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Mastering the Psychology of Franchise Buyers, Part 2

In last month's FUSR, we began a three-part series on how to better understand the psychology of franchise buyers. These tips originally appeared in "Grow to Greatness: How to build a world-class franchise system - faster," a book by Steve Olson, president of Franchise Update Media Group.

4) Buyers expect responsiveness

Franchise follow-up is undergoing a service crisis. Franchise Update's Annual Franchise Development Report continues to expose poor lead follow-up by most franchisors: late or no call-backs to email requests are the norm rather than the exception; inquiring prospects often receive material two to three weeks later; and enthusiastic respondents are thrown into voicemail 57 percent of the time when they try to contact a franchise representative.

Brands such as Floor Coverings International, PostNet International, and Express Employment Professionals understand the strong competitive edge of establishing a quick, professional response to their franchise requests. They employ internal systems and standards that require live phone coverage and same-day follow-up to lead inquiries. PostNet has an after-hours and weekend phone service to ensure every inquiry is personally answered. When nobody else is there, you can bet these two high-performance companies are. As Tom Wood, president of Floor Coverings International, confirms, "First to the door wins!"

5) Buyers don't know how to buy a franchise

Most of your prospects haven't purchased a franchise before, so how would they know how to go about it? You're the expert, not them. It's your role to take firm control of the investigation through leadership. Define your specific investigation process for them early on, or they will create their own! Buyers want you to guide them. High-growth companies like Great Clips know most serious franchise buyers can, and are willing, to commit to a franchise within six to eight weeks. Why is this? Because their qualified candidates have agreed to make their decisions by a specific date.

6) Buyers want to qualify

Many of us have experienced the value and prestige of receiving approval onto an executive board, into a country club, or into a fraternity or sorority. Qualifying to join a select group of franchisees is a lot more attractive than investing in an opportunity that opens the door to anyone waving a check. If you haven't already, create an executive committee responsible for reviewing and approving each candidate before awarding a franchise. It elevates your franchise's stature with buyers, existing franchisees, and your employees.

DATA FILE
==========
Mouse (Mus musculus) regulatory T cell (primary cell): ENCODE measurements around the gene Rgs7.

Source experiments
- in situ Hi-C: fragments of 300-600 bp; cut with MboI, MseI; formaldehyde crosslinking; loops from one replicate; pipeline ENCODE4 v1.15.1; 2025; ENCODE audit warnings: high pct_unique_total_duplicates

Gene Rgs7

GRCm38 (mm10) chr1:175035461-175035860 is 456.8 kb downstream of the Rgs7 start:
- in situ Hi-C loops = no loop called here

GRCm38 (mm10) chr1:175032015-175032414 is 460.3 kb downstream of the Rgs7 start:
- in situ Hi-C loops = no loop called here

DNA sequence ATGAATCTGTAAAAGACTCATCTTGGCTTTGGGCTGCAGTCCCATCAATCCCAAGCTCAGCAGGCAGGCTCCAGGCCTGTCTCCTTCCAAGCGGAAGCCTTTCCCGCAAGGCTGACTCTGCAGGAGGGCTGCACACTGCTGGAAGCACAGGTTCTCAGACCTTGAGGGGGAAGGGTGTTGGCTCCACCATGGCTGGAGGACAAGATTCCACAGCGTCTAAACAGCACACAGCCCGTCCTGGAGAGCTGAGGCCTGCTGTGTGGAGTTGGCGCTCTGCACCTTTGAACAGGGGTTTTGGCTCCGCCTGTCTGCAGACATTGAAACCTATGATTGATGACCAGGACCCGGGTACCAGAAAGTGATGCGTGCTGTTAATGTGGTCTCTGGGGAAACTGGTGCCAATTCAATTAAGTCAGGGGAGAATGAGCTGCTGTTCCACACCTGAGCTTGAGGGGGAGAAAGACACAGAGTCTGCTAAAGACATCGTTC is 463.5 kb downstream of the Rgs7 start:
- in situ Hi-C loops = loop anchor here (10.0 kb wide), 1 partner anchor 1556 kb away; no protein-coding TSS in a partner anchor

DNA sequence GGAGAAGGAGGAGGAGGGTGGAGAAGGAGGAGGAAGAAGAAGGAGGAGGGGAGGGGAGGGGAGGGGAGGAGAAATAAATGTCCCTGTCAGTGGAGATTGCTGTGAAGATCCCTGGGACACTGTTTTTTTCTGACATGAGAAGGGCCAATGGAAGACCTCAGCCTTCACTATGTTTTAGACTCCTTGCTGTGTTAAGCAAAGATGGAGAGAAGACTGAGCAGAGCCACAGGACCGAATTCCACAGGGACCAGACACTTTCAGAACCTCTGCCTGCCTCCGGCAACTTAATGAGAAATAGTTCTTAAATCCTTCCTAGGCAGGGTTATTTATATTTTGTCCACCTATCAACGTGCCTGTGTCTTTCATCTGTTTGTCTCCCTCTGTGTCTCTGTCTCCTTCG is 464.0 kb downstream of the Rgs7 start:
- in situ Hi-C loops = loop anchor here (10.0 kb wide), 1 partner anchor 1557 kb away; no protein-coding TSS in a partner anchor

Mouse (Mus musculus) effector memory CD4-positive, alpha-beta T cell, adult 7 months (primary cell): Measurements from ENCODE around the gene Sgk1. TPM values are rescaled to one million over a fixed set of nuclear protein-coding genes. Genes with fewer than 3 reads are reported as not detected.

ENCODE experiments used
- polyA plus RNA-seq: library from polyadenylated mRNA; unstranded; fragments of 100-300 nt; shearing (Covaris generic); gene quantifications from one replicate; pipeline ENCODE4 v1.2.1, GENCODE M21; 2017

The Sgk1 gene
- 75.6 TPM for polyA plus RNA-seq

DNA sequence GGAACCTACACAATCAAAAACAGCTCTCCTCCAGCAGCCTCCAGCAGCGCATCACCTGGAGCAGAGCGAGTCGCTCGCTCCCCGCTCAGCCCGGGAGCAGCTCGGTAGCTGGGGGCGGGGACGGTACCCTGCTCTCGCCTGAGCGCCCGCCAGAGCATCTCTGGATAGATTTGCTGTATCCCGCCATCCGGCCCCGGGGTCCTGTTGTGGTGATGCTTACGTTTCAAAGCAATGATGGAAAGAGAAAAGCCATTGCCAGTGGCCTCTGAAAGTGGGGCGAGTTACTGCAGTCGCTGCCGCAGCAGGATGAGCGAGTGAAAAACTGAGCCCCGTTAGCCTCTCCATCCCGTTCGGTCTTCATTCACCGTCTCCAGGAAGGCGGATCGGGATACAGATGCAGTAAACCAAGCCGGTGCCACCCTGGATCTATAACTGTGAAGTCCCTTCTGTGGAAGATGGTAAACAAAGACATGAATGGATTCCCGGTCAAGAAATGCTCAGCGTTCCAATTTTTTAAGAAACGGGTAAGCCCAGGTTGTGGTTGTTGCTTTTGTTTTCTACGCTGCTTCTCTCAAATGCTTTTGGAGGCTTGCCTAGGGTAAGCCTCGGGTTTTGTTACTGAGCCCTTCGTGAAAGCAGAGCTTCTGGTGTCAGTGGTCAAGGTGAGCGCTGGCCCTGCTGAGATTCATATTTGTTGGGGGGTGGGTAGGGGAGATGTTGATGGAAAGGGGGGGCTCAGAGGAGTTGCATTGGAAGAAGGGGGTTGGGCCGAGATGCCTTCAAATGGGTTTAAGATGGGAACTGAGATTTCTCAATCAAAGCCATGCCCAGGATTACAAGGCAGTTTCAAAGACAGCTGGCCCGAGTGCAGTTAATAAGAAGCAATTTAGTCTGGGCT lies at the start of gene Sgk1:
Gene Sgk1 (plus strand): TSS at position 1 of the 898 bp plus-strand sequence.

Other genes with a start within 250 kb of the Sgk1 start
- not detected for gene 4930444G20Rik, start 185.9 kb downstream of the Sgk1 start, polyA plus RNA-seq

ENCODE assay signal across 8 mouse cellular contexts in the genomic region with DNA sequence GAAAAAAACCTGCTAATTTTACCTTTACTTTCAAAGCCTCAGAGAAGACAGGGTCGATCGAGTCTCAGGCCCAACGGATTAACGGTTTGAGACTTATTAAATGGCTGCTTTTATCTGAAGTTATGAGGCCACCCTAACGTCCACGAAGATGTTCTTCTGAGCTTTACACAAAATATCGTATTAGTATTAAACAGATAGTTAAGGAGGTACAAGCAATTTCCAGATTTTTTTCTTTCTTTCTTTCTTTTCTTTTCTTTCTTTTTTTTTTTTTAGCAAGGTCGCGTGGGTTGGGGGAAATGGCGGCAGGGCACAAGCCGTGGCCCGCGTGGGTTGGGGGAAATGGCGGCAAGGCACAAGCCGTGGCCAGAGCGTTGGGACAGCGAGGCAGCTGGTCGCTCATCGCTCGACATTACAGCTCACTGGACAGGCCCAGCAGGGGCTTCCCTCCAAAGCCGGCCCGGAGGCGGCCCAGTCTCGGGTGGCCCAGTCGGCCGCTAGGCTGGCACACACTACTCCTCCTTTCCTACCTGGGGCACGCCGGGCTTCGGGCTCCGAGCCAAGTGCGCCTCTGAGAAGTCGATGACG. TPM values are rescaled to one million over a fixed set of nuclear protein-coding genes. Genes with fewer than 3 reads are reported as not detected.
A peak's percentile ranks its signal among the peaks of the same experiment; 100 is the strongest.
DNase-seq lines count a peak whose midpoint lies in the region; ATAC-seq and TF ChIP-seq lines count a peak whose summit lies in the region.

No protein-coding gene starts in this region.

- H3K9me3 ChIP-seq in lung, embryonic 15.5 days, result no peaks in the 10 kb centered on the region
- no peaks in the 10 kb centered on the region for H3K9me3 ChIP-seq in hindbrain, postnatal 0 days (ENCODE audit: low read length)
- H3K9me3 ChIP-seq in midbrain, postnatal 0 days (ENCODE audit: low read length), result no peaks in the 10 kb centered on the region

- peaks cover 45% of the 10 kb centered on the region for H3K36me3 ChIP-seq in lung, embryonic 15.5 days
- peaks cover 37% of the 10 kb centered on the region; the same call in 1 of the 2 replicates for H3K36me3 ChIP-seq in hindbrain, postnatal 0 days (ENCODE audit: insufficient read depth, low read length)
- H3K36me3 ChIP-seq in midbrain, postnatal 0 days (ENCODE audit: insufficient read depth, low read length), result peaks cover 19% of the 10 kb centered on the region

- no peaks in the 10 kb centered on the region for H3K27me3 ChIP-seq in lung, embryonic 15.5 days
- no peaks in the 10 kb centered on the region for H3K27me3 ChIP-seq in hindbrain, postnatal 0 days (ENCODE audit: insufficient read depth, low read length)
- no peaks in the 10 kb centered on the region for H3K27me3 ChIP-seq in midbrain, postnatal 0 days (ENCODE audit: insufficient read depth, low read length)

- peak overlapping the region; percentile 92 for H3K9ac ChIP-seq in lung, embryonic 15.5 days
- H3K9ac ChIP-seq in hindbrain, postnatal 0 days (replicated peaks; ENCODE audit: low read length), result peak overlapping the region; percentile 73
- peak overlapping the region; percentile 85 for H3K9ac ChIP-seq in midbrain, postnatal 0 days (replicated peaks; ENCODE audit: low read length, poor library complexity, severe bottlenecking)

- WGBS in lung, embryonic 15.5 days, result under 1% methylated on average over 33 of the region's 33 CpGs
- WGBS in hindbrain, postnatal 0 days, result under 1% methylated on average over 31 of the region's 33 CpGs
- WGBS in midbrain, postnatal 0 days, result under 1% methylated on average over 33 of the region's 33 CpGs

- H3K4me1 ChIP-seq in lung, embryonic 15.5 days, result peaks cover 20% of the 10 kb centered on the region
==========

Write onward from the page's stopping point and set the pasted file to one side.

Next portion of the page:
7) Buyers start the sale by personal contact

No one can be considered a potential prospect until they speak with a development executive. Without personal interaction, you simply have inquiries. This is why responsiveness to requests is critical. When one-on-one contact is made, the relationship-building and sale begin. High-tech help develop inquiries and facilitate communication. Unfortunately, some companies struggle by relying too much on email campaigns. Without systematic phone follow-up they miss out on sales opportunities. There's a reason they call it "dialing for dollars!" Once you make the live connection you can begin filling your prospect funnel.

8) Buyers want ownership information

"How will your franchise help me achieve my business and personal goals? What are the benefits of your industry? What are the unique advantages of your franchise system? How do I qualify? What do you provide? Can my family be involved?"

Prospects don't contact you to find out more about the custom, curved counters in your stores, special white sauce on your noodle dishes, or torque ratios of your service equipment. First and foremost, they are interested in the ownership opportunity, benefits, and lifestyle rewards your franchise offers. Focus on what your business can do for them, rather than dwelling too much on what your business does. The candidate wants to know, "If I'm qualified, can your franchise provide the blueprint for my future success?" Unfortunately, selling product rather than the opportunity is a big problem for many franchises. If you are guilty of this, development consultants can be quite helpful in refocusing your recruiting approach.

9) Buyers share what they think - if you ask

Often sales reps feel they are intruding by asking too many questions about their candidate and "where they are coming from." This is a mistake. Prospects want you to show interest in them. Ask questions about how they feel, their family's level of support, what else they are looking at and why, what their business strengths and shortcomings are, and what they want the business to do for them. Their revealing answers provide powerful direction on how to respond to their needs and interests.

Next time: More tips on the psychology of buyers.

This is an excerpt from my Amazon.com best-selling book, "Grow to Greatness: How to build a world-class franchise system faster." To order copies, click here.

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